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Harry's mouth fell open. The dishes in front of him were now piled with food. He had never seen so many things he liked to eat on one table: roast beef, roast chicken, pork chops and lamb chops, sausages, bacon and steak, boiled potatoes, roast potatoes, fries, Yorkshire pudding, peas, carrots, gravy, ketchup, and, for some strange reason, peppermint humbugs.

The Dursleys had never exactly starved Harry, but he'd never been allowed to eat as much as he liked. Dudley had always taken anything that Harry really wanted, even if It made him sick. Harry piled his plate with a bit of everything except the peppermints and began to eat. It was all delicious.

-- Harry Potter and the Sorcerer's Stone by JK Rowling.

I don’t get from what reason Harry excluded peppermints. Is it just a dessert that has to be picked up after his meal? Or is there any other reason?

6

Peppermints are, shall we say, not a normal part of a meal. Like all mints, they have peculiar effects on the mouth, changing the taste of anything eaten after them, usually not for the better. And peppermint in particular tends to be associated pretty strongly with toothpaste.

You will sometimes encounter after-dinner mints, which are often mint-flavored (not peppermint-flavored) chocolates, but could be peppermint candies (the round ones with red stripes), or even, indeed, peppermint humbugs. However, as the name "after-dinner mint" implies, these are something eaten after the meal, as a sort of palate-cleanser or breath freshener.

That all said, the passage doesn't imply any particular reason for Harry leaving out the peppermints, and there isn't a cultural reference that you're missing or anything like that. Harry could have been putting off the peppermints for eating after dinner, or perhaps he was just a sensible boy who didn't like his food to taste like toothpaste. (Disclaimer: I hate all things mint in any use other than toothpaste. Mint chocolate chip ice cream, in particular, is a mortal sin in my book.)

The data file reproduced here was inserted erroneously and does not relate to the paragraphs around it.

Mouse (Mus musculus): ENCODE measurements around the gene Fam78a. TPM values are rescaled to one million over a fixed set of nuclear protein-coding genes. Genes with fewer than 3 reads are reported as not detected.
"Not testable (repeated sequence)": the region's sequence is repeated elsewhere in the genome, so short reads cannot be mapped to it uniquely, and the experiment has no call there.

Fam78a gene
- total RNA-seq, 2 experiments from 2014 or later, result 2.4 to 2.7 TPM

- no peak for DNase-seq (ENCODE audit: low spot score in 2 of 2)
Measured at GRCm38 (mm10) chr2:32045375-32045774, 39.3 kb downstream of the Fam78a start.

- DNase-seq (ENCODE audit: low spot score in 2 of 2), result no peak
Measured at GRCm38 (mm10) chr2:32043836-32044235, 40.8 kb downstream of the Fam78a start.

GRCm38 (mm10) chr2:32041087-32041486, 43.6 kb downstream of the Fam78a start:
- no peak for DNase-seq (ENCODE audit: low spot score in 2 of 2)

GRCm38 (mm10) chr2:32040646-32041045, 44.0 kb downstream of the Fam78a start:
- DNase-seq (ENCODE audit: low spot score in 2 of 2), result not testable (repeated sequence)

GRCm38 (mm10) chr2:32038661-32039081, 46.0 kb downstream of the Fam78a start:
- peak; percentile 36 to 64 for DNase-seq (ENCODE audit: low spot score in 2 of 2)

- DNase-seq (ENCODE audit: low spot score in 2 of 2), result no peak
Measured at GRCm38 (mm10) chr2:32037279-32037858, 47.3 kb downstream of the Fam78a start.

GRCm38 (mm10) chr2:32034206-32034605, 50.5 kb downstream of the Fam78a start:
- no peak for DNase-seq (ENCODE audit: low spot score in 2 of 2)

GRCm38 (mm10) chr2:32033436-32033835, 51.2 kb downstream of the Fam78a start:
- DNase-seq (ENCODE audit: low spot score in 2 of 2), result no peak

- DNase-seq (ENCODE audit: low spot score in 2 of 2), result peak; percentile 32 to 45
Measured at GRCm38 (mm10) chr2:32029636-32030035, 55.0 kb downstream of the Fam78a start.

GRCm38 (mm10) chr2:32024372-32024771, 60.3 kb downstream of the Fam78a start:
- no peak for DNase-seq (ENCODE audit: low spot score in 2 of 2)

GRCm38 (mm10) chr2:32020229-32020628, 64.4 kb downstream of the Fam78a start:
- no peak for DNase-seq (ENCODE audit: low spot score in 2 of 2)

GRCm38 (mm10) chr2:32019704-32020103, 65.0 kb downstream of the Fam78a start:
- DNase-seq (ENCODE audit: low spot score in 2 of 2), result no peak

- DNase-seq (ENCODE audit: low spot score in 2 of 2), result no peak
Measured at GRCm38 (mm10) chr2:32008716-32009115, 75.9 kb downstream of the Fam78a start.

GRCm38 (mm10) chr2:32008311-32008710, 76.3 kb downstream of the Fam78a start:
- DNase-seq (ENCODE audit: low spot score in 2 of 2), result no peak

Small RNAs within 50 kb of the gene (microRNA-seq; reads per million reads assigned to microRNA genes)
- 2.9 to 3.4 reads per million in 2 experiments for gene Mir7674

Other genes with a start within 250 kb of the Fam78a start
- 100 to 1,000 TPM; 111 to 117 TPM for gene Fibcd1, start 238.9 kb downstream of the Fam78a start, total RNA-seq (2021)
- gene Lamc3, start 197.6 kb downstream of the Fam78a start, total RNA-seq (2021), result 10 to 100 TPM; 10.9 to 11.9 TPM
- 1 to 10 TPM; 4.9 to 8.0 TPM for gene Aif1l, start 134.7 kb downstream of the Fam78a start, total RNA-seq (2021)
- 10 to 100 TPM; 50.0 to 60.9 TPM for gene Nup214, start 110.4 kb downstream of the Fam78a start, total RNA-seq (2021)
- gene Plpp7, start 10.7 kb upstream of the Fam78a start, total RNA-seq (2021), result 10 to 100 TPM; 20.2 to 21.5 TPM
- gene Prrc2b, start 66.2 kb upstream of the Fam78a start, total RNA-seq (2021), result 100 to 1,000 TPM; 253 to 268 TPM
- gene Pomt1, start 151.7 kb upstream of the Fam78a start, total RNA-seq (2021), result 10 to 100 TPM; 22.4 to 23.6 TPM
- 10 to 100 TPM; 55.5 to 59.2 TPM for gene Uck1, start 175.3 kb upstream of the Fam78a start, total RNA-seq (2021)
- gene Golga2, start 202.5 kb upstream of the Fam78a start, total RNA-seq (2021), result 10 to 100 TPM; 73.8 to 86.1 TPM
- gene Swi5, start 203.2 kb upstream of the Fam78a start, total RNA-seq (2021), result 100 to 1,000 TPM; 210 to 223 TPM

peppermint candies peppermint humbugs

Note that "humbug" as a type of candy is definitely a British term: on this side of the pond, we only use the word "humbug" in the "bah, humbug" sense.

2
  • Upvoted because why the hell do people insist on making desserts that taste like toothpaste Mar 20 at 13:37
  • @thumbtackthief - Because some of us like mint-flavoured desserts! Apr 12 at 13:26
3

"roast beef, roast chicken, pork chops and lamb chops, sausages, bacon and steak, boiled potatoes, roast potatoes, fries, Yorkshire pudding, peas, carrots, gravy, ketchup," are all dinner items.

Peppermints are more suitable for a snack, or maybe dessert.

Harry was smart enough not to mix dessert with dinner.

2

The set of items that were on offer for Harry were:

 {
   roast beef, roast chicken, pork chops and lamb chops, 
   sausages, bacon and steak, boiled potatoes, roast potatoes, 
   fries, Yorkshire pudding, peas, carrots, gravy, ketchup, peppermint humbugs 
 }

He put on his plate everything except peppermints, i.e. he put the following items on his plate:

 {
   roast beef, roast chicken, pork chops and lamb chops, 
   sausages, bacon and steak, boiled potatoes, roast potatoes, 
   fries, Yorkshire pudding, peas, carrots, gravy, ketchup
 }